Tuesday, March 31, 2009

I got on board with progress!

O sea... me subí al progreso! 

Two weekends ago I finally went on Santo Domingo's brand new Metro.  I'm pleased and surprised to say that I am a Metro convert. 

I was skeptical. I wasn't sure that the Metro made sense.  I still don't know that I can justify the millions of US$ being poured into it, but the system itself is quite nice.  

Since there is little negative to say, I'll start with the things I didn't like.  
  1. Perhaps I'm too accustomed to the other subway systems of the world, but I was totally thrown by the little green button you have to press in order to enter and exit the cars.  A. and I stood there for a second until the guard pointed out that we had to push the button to get the door open. 
  2. My main complaint about the system still stands: there are too few postings of street names, neighborhoods, whatever, along with the stations.  You still don't know where the heck you are going! There are a few street maps in the cars, with the stations marked on them, but they are very hard to read. 
For example, this is station near my house, only 2 blocks away. (Too bad there's not a station close to work, otherwise I could forget the horrible traffic in this city. )  Here you can see the flawed logic of the planners: the station is located at the Plaza de la Cultura, where the natioanl theater and some museums are located.  Therefore, they named the station after a famous Dominican actress.  Don't know who Cassandra Damiron is? Well, then you're out of luck if you are wondering where you are, because that's all the description you'll get for the station!

The best things about the Metro:
  1. It's clean! Like every other city in the developing world, Santo Domingo is dirty. Trash is everywhere and  capitaleños don't think twice about throwing trash on the street, at their feet, or wherever they please. Not the case on the Metro. 
  2. It's quiet! "Quiet" is not a word many people use to desrcibe Dominicans, so it's truly amazing that the Metro is so calm and sedate.  Most people just sat there, but those that were talking did so at a soft level, almost whispering!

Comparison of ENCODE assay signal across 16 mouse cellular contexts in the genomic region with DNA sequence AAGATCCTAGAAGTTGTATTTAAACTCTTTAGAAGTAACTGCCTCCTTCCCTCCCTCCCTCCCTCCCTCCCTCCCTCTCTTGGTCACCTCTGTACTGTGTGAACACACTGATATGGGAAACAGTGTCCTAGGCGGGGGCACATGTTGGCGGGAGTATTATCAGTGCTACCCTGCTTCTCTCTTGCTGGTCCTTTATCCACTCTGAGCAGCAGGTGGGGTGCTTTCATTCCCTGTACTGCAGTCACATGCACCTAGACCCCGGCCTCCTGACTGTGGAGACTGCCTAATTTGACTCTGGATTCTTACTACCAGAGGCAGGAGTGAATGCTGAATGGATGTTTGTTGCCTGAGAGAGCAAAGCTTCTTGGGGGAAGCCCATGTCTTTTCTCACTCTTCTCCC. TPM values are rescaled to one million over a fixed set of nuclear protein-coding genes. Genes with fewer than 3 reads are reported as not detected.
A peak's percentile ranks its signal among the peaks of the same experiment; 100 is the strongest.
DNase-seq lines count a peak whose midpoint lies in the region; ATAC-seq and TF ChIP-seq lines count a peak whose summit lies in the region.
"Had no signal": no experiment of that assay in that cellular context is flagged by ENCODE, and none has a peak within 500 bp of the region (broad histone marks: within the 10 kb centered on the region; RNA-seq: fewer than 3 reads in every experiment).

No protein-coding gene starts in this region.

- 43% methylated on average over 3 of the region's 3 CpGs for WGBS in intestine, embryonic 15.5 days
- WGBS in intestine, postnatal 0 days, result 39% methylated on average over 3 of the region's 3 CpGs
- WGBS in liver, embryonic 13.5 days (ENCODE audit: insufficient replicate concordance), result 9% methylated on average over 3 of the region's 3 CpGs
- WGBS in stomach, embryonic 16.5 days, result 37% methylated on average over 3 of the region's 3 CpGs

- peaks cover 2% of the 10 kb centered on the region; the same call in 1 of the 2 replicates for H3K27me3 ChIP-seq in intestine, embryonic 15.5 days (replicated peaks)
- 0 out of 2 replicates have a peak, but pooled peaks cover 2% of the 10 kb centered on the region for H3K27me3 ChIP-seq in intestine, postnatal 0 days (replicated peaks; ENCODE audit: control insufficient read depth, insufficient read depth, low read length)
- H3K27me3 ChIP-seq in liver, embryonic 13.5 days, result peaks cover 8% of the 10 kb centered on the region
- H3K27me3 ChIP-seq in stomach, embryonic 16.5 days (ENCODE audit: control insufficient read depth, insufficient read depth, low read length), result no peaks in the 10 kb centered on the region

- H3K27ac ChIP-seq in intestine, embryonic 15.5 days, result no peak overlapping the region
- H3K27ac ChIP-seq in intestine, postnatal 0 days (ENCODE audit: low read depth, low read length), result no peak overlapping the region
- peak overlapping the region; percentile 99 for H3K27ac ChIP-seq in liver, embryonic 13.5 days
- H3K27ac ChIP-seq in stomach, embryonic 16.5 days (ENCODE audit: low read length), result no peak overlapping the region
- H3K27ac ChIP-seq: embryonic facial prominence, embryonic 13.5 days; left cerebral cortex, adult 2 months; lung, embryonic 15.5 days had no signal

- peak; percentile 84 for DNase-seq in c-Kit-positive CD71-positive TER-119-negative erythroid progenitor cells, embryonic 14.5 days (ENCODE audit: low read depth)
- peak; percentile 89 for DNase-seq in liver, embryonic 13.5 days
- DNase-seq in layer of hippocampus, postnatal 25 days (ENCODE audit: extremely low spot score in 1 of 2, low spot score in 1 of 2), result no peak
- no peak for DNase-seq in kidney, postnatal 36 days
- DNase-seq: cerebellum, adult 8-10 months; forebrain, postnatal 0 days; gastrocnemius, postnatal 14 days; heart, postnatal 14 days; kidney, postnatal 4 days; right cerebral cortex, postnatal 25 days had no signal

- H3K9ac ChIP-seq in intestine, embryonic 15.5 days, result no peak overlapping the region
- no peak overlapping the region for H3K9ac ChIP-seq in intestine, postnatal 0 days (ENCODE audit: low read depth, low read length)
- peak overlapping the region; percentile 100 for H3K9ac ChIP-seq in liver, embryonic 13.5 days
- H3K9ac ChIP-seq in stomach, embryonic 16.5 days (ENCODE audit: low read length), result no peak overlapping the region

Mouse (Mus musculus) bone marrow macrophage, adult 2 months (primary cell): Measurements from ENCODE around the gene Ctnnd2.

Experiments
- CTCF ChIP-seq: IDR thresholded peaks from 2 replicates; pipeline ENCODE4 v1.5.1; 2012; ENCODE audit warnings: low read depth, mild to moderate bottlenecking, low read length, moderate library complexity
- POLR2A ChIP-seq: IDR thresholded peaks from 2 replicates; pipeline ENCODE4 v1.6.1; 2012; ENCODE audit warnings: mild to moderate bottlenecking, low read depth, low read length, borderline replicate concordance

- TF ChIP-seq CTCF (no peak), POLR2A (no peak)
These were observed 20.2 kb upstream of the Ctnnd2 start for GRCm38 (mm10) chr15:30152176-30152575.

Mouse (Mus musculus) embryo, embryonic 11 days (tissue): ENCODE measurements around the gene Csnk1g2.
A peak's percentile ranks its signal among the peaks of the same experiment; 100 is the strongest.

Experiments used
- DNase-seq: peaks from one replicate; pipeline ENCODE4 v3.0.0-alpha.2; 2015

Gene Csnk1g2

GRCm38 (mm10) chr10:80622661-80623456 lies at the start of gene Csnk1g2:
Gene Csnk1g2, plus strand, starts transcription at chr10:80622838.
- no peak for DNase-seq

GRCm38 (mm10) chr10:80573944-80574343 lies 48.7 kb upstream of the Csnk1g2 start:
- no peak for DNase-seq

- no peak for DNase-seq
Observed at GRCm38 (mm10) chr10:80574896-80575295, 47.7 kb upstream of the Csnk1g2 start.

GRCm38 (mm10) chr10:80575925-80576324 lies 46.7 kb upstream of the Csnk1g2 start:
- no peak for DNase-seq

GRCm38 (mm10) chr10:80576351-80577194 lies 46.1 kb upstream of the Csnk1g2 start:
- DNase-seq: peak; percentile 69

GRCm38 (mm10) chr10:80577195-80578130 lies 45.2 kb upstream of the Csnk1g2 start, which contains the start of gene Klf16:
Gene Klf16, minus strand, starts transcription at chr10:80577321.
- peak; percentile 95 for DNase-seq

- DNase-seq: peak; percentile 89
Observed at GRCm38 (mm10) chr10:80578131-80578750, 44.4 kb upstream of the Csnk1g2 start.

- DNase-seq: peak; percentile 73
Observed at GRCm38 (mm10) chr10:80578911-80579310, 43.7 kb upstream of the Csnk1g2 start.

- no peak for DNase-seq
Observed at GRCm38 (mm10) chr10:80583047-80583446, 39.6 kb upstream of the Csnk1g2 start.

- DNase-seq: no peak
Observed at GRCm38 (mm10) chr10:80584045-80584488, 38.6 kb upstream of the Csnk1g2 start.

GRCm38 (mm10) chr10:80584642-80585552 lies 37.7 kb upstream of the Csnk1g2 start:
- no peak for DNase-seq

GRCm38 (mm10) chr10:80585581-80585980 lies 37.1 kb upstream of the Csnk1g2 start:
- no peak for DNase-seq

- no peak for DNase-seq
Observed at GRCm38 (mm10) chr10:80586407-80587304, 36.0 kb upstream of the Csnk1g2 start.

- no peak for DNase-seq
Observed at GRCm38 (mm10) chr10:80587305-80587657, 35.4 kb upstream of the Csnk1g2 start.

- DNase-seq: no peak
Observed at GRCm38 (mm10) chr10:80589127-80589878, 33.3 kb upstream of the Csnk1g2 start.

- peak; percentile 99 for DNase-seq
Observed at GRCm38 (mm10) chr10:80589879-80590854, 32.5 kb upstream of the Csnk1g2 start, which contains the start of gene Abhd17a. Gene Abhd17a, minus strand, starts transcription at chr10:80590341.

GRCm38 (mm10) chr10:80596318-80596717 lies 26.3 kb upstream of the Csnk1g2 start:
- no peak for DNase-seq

3. It's protected!  There is a Metro guard in every car. S/he walks up and down to make sure that people are respecting the Metro.  The poor guard we saw looked bored out of his mind, amidst the serenity and lack of bachata and mambo. 

There were other Metro Tourists as well.  We got on with a group of about 3 men.  We loved eavesdropping on their conversation. They could not believe how clean and well-run the Metro was. "Bienvenidos a Europa! Welcome to Europe!" they kept saying.  

A. was on the Metro the other day. He saw a fellow rider break out a Halls mint and the Metro cop stationed in the car came over immediately.  "You can't do that. That's not allowed." Yes folks, a breath mint! I only wish the same respect and compliance with the laws were applied outside the Metro as well...

Here you can see the clash of the modern and the traditional.  Right below this Metro station, you can see a horse-drawn carriage. (Upper right, above the white care.) By the way, I was chided by the station cop for dawdling too long after getting off the Metro and shooed out of the station!


Kate said...

Door open/shut buttons are actually fairly common for subways, trams and trains in Europe and Australia. I had my embarrassing moments when I first moved to Scotland, and it's always a bit awkward somewhere new when you're not sure if you need to press the button or not.

Sir Chancelot said...

That is an awesome-looking Metro. Hopefully people will pay to use it and it will develop further. Not sure about the guard in every car, though! That seems a bit excessive. But better to start strong and then make adjustments.

Leslie said...

Luckily all the cops they have posted are used to it and promptly show people how to get on the darn thing!